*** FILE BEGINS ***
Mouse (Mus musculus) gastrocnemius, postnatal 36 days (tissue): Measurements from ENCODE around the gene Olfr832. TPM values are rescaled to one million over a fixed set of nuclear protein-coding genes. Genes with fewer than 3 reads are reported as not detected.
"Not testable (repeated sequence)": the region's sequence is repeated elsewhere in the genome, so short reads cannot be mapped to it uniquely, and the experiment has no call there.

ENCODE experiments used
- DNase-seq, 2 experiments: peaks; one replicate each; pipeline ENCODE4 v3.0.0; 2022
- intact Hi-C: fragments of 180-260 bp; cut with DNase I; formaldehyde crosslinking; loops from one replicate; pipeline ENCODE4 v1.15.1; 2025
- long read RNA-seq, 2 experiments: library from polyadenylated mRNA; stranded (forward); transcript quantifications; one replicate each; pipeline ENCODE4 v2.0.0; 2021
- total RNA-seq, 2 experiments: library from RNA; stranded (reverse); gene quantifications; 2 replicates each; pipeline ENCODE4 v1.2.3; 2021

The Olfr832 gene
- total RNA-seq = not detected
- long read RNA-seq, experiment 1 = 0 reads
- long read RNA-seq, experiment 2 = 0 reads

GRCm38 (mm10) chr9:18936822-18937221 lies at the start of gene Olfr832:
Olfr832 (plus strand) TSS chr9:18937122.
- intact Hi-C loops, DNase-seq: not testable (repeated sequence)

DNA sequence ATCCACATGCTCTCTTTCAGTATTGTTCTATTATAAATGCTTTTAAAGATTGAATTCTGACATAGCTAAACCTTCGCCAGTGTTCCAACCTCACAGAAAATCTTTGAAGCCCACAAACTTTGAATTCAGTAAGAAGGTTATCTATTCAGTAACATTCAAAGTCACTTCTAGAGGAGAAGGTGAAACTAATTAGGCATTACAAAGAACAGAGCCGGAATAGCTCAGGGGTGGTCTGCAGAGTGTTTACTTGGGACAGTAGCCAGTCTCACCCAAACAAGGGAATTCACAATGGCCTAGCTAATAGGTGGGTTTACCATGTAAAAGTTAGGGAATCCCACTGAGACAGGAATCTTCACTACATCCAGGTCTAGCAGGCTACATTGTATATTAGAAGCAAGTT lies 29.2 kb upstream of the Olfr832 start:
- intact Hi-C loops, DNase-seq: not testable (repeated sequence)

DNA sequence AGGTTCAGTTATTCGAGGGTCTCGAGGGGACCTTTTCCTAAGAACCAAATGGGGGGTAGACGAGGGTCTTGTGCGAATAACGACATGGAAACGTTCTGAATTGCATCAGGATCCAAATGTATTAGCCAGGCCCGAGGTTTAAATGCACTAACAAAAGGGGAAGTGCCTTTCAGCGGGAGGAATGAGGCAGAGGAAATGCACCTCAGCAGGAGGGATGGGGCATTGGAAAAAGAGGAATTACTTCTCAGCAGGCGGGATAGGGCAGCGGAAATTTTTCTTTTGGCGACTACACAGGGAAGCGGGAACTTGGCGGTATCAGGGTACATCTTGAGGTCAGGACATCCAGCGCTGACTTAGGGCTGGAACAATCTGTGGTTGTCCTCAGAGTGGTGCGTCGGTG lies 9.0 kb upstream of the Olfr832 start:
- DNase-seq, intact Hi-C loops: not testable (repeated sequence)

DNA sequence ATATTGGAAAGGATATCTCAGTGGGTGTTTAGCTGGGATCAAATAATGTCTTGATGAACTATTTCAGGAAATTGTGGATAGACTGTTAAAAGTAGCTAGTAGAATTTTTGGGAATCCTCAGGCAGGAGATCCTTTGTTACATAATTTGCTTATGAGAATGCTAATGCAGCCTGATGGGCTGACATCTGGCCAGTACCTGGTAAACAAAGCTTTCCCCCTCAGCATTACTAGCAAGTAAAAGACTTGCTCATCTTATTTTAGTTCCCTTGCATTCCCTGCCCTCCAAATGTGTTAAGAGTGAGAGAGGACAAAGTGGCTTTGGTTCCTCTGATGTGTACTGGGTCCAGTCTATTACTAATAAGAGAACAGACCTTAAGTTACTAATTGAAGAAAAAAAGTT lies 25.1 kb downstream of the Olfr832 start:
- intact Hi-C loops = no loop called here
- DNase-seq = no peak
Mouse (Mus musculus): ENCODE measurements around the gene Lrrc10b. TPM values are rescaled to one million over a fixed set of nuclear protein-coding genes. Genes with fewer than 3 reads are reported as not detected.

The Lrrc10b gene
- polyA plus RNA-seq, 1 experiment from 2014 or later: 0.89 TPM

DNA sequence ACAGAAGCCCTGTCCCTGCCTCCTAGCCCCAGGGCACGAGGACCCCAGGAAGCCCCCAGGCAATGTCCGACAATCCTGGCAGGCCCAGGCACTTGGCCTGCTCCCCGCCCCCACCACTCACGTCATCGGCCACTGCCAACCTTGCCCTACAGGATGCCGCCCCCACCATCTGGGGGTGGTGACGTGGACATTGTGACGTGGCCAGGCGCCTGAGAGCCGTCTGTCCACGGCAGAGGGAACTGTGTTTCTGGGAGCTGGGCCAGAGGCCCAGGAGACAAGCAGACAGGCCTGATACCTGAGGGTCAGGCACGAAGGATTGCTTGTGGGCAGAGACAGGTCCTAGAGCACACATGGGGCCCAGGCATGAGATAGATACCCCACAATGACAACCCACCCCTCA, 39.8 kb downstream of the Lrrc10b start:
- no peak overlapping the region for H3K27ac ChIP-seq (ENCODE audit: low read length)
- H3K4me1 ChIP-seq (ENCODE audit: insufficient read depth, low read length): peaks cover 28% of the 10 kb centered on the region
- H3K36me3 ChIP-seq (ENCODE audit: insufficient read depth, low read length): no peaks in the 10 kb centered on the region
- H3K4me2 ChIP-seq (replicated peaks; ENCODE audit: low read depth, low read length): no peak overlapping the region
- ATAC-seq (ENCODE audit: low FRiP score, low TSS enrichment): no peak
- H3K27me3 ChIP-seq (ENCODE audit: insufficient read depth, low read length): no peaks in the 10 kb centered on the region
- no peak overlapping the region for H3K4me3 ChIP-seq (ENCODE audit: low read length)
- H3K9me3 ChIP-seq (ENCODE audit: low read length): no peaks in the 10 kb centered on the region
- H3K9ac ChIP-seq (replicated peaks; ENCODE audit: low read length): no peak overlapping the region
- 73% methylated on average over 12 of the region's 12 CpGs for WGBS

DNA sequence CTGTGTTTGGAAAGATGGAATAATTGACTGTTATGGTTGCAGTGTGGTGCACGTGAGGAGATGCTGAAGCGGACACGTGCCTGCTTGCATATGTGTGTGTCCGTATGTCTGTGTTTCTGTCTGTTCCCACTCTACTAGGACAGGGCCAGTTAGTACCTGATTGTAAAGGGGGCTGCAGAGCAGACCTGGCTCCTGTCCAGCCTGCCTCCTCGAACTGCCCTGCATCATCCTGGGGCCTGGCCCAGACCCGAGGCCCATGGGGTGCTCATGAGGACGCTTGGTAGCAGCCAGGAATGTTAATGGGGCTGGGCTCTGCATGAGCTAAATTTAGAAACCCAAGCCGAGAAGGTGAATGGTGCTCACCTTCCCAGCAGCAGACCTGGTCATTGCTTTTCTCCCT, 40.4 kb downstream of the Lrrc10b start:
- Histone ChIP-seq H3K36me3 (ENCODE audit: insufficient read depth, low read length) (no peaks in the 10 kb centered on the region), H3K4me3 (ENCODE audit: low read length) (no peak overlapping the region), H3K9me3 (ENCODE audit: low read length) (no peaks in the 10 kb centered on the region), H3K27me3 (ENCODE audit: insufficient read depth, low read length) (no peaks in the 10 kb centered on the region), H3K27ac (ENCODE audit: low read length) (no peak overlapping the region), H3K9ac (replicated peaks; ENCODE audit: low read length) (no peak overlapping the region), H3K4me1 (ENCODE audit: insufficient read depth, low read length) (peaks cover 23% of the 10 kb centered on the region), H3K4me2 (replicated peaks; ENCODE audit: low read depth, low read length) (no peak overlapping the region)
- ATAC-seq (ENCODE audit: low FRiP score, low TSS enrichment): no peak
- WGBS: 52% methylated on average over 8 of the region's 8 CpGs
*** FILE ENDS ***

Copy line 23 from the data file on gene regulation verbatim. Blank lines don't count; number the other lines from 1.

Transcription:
The Lrrc10b gene